The Arizona Center for Rural Health collaborated with AzRHA to host the Federal Office of Rural Health Policy Region D meeting, bringing together nine states and multiple federal and national partners to discuss critical healthcare system transformation issues. As part of the meeting, I coordinated a tour of the Hopi Reservation to provide a firsthand experience of what accessing health care in a rural tribal community is like. We visited a village on the mesa and the local health care clinic, and we met with village leadership, tribal program leaders, and Indian Health Service leadership/professionals. This experience created awareness of how tribes can leverage culture in their respective health journeys. It helped to create connections between NOSORH, other State Offices of Rural Health, and Arizona rural leaders. This project wouldn’t have been possible without established relationships with tribal leaders, tribal programs, and other rural health organizations.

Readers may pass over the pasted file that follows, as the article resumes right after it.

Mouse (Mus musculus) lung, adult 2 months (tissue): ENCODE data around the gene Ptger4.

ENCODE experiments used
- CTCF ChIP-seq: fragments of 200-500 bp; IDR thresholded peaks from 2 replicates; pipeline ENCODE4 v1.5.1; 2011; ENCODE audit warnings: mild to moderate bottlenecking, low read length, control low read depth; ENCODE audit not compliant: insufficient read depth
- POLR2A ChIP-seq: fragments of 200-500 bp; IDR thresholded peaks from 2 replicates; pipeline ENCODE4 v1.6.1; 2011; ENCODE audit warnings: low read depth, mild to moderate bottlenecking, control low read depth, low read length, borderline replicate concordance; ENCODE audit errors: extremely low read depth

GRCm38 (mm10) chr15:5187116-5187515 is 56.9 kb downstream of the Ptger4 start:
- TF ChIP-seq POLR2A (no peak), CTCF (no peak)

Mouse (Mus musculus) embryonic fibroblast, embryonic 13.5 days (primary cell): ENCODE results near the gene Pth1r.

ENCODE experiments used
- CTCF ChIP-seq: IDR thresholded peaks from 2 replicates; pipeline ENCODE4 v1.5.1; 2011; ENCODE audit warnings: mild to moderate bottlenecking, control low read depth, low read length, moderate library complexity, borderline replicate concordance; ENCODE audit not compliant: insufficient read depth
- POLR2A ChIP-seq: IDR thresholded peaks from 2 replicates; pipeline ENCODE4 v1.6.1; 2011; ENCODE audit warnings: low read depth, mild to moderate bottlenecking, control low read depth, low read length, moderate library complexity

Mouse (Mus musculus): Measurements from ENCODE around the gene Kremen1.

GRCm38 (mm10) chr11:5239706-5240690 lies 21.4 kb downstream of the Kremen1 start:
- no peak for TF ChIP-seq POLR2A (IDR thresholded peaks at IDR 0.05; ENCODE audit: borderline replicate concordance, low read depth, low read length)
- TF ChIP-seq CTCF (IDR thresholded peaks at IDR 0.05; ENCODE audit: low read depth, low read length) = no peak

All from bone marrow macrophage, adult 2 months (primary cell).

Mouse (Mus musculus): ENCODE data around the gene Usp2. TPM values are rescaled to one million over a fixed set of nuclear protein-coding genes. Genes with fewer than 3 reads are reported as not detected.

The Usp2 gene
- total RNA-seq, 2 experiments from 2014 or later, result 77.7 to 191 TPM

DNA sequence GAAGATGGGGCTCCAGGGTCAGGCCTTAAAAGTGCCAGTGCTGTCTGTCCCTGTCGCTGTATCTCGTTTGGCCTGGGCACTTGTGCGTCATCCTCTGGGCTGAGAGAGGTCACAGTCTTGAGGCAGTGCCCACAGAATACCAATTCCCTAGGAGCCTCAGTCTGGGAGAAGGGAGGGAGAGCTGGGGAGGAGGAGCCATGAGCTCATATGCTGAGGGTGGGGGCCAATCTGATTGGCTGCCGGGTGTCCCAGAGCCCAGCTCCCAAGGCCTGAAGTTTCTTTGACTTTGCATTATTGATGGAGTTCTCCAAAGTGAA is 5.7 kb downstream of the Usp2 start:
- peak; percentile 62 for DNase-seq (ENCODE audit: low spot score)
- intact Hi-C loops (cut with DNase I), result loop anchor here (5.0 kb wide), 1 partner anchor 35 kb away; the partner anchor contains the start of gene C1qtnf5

BCBSAZ Health Choice is currently working to address maternal health as a health disparity, as the lack of obstetric services is a big challenge. I am addressing it from an indigenous and rural perspective, exploring programs and doula services to increase access to care. Additionally, I am a certified Mental Health First Aid trainer in the Adult, Youth, Indigenous Youth, and Veteran disciplines, and I have trained across Arizona since 2016. I love empowering communities to care for one another, especially in rural areas where there aren’t always quick response times.
“Power of Rural” is community. Rural communities are places where people know one another and are able to come together.
Hawaii State Rural Health Association
I have served as President of the Hawaii State Rural Health Association for the past four years. When I took on the position, the Association was all volunteer-led and only received a $9,500 grant from the National Rural Health Association. The Association now has multimillion dollars’ worth of grants and a full-time Executive Director, two full-time program coordinators, and two part-time staff members. I love to build systems that support access to high-quality healthcare services close to home. This is an essential right that all of our rural residents deserve.